----Cradle of the Sun Tips

Glass Cutting - Soldering - Leading - Glass Creation/Selection - Tools Supplies/Equipment - Puttying - Misc


Solder is used to join the metals surrounding the glass. It is a combination of tin and lead. Personally I use 50/50 solder for almost all applications. Other possible solders would be 60/40 and 63/37. Those have a lower melting point and would be used when decorative soldering is desired. Flux is necessary to make the solder stick to the metal. Flux acts as an anti-oxidant (cleaning the metal and keeping it clean while heating) and as a wetting agent (breaking down the surface tension of the solder so it can spread). When soldering lead I prefer oleic acid flux. This is an oil based flux and therefore won't dry out too quickly. You can flux an entire panel side and then solder it. To solder copper foil I use zinc chloride flux (Novican's Old Master's). It is a water based flux and needs to be wet to be effective. Therefore, don't flux too far ahead when using a water based flux.

The soldering iron used to solder must be of a high enough wattage to readily melt the solder and be able to reheat fast enough to maintain the necessary melting temperature. The tip can't be so small it can't maintain the heat and not so big it covers more area than wanted. For lead soldering I used a Weller 100w with a 3/8" temperature controlled tip that maintains a constant 700° F. The lead needs to be clean and bright to start with. If it's fairly new lead it should be solderable without further preparation. However, if the lead is dull and oxidized, you should scrap the lead in the area to be soldered with the blade of a lead knife. Some recommend brushing the lead with a wire brush but I don't find that a satisfactory method. The iron is held over-handed (as you would a bread knife) in order to get the handle low enough to have the tip flat on the lead. You will want to press against the lead firmly to transfer the heat into the lead. The solder is unwound from its roll and extended between the iron tip and the lead so as to melt a 1/8" or so piece . In order to heat both pieces of lead you may have to rock the tip slightly to contact all leads being soldered. Move the roll of solder away (so it doesn't become attached) and as soon as the solder melts and spreads, lift the iron straight up. Avoid "painting" or dragging the iron. The object is to have a shiny, smooth, slightly rounded solder joint. There should be no points sticking up from the solder joint. If a solder joint is not satisfactory you can reflux and resolder. Don't apply too much solder. It's easier to add more solder than to remove excess. Return to top:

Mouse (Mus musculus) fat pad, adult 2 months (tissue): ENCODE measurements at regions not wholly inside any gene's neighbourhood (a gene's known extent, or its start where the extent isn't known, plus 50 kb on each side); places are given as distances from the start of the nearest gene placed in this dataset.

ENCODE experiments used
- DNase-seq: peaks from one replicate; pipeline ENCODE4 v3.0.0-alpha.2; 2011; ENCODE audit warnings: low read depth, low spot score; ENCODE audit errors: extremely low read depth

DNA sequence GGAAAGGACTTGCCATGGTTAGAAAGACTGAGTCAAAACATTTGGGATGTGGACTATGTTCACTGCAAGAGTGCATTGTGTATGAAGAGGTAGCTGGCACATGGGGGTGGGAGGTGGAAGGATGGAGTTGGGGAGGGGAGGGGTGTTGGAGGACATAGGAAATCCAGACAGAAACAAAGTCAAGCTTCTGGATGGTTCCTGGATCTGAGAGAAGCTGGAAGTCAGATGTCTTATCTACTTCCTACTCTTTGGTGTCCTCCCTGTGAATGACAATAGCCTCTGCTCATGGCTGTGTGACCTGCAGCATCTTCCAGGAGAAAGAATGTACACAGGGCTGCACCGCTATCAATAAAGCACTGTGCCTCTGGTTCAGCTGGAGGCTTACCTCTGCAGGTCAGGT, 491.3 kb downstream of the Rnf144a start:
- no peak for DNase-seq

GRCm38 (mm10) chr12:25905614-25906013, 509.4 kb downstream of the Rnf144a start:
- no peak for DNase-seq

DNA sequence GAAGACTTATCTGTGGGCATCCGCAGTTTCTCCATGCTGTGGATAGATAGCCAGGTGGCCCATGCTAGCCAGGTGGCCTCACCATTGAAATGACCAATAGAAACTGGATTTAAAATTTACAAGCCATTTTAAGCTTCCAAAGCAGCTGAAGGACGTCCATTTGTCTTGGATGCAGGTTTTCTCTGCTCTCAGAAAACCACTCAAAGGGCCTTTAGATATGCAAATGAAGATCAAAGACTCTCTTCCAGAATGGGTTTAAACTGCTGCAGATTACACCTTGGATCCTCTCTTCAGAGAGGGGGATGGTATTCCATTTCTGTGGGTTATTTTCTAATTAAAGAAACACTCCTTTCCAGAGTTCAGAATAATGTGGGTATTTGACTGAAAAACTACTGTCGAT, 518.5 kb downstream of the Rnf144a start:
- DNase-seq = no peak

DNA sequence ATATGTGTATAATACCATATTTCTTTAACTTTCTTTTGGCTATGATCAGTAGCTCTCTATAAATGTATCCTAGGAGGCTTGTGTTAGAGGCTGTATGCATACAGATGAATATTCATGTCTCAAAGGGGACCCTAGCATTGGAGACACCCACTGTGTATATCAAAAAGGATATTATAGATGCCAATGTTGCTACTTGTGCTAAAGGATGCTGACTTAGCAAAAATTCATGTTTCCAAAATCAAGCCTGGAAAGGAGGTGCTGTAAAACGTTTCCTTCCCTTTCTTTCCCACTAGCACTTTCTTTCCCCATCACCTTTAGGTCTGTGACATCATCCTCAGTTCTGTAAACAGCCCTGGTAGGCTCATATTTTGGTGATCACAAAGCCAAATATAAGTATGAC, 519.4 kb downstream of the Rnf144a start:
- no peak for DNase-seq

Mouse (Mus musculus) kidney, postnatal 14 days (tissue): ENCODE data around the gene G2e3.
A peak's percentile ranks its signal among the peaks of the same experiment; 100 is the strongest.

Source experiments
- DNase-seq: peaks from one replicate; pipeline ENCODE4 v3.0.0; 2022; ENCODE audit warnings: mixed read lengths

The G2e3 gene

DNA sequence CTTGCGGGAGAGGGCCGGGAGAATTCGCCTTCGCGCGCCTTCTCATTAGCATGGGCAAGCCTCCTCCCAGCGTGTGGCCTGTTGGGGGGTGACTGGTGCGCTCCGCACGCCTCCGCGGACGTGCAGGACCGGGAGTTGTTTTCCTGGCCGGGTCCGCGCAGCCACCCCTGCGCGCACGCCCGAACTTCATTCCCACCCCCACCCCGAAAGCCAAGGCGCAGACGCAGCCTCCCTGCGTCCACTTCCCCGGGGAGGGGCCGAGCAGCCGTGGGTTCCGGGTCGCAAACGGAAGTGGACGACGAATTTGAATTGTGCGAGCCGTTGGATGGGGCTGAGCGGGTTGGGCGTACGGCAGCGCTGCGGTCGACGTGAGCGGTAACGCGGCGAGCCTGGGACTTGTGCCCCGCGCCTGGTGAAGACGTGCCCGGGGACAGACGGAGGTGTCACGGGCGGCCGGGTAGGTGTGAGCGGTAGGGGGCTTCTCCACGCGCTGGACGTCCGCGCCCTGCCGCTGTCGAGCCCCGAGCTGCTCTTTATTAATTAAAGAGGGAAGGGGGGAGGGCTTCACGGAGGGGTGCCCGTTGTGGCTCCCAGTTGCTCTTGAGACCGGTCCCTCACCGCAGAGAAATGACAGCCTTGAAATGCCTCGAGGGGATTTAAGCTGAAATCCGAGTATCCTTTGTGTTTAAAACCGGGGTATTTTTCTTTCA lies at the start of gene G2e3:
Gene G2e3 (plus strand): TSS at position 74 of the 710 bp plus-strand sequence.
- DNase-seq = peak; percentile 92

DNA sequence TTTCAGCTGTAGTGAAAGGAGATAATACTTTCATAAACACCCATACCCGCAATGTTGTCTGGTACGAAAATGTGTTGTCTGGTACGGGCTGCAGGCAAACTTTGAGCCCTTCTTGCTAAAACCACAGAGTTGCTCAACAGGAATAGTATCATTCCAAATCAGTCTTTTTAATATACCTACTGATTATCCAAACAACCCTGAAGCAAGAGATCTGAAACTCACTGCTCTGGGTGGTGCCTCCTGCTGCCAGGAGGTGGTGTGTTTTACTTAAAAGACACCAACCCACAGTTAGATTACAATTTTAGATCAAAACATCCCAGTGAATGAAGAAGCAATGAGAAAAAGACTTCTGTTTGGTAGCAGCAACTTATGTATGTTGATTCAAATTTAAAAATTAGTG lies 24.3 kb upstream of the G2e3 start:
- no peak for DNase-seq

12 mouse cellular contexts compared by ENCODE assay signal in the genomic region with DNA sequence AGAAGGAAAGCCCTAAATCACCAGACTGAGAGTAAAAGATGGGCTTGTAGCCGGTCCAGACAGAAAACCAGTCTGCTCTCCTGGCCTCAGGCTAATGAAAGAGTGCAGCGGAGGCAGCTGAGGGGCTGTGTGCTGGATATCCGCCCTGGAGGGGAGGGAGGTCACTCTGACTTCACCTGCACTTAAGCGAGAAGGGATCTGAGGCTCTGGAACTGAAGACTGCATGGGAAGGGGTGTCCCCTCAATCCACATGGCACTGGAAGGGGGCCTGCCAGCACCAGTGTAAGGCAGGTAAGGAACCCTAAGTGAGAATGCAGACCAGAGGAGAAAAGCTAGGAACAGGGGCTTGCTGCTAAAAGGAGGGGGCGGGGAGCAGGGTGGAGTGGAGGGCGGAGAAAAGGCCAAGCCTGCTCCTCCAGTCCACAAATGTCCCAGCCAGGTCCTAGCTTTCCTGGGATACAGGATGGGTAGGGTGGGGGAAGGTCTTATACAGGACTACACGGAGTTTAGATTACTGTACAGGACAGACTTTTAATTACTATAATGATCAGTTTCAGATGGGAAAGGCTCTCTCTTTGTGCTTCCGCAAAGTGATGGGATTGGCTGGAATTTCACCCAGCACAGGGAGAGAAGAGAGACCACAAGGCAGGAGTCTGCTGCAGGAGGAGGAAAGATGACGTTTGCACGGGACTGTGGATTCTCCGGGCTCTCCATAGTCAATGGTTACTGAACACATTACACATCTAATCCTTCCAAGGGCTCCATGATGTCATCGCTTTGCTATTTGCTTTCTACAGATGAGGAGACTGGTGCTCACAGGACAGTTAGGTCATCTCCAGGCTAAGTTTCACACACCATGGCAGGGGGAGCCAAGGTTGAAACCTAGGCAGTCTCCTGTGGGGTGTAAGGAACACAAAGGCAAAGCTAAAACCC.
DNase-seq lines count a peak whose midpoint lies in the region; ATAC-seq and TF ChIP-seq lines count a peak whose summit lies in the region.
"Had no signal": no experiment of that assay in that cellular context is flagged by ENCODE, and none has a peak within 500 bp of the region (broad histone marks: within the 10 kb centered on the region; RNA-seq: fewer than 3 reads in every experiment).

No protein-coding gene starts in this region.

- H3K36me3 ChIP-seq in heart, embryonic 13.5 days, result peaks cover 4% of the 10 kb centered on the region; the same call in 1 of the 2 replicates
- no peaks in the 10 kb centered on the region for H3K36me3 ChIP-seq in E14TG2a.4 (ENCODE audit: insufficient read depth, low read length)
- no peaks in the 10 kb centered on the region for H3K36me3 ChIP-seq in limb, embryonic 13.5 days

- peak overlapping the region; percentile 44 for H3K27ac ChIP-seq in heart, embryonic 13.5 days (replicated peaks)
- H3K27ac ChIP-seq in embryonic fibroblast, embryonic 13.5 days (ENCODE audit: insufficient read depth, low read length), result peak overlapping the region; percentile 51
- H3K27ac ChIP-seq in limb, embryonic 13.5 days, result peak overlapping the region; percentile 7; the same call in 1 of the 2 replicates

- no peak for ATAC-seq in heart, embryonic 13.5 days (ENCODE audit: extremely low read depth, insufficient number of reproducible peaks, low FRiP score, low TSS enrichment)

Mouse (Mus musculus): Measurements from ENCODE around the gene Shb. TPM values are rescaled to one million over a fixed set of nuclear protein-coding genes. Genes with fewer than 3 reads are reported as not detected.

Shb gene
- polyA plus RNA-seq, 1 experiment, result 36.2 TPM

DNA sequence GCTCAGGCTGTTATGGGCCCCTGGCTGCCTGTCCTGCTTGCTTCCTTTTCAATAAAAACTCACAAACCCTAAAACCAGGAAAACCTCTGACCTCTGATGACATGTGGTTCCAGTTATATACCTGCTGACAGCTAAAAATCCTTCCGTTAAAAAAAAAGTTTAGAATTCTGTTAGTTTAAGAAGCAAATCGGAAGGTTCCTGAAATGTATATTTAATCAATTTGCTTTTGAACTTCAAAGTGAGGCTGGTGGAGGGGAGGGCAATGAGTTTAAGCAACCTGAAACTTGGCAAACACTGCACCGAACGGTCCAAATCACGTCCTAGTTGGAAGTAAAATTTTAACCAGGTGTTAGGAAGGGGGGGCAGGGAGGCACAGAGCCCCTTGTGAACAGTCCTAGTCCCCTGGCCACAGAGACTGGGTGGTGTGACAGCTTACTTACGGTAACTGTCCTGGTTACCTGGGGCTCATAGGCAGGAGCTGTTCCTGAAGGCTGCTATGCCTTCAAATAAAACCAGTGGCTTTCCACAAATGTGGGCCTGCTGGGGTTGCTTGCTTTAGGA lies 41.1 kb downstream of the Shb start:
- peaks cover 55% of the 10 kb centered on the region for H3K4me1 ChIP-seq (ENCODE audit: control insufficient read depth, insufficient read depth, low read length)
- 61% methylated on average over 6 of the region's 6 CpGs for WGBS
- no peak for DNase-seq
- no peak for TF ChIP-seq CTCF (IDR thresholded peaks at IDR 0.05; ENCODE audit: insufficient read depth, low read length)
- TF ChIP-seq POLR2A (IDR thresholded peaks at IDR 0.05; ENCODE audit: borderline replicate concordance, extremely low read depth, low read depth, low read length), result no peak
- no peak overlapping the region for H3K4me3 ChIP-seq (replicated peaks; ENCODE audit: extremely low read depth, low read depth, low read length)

Soldering foil is ideally done with a smaller tip. I prefer a 3/16" long taper tip. I use the tip on edge rather than the flat side in order to minimize the iron's contact with the glass. Foil heats up very fast and too much heat can crack the glass so the narrower the iron contact is the lower the risk. The solder is applied in one of two ways. The quickest method is to feed solder in on the thicker part of the shiny tip and let it flow down to the foil. The iron is held firmly against the foil and pulled along the foil (which has been fluxed) at the proper rate with the solder being fed at the correct rate in order to produce a slightly rounded, shiny solder bead. Don't try and "float" the iron on top of the solder, be firmly down against the foil. Alternatively, you can do the Bunny-Hop method. This is easier to control and is done by soldering one tip-length, lifting the iron and soldering the next tip-length, barely reheating the section just soldered. Return to top: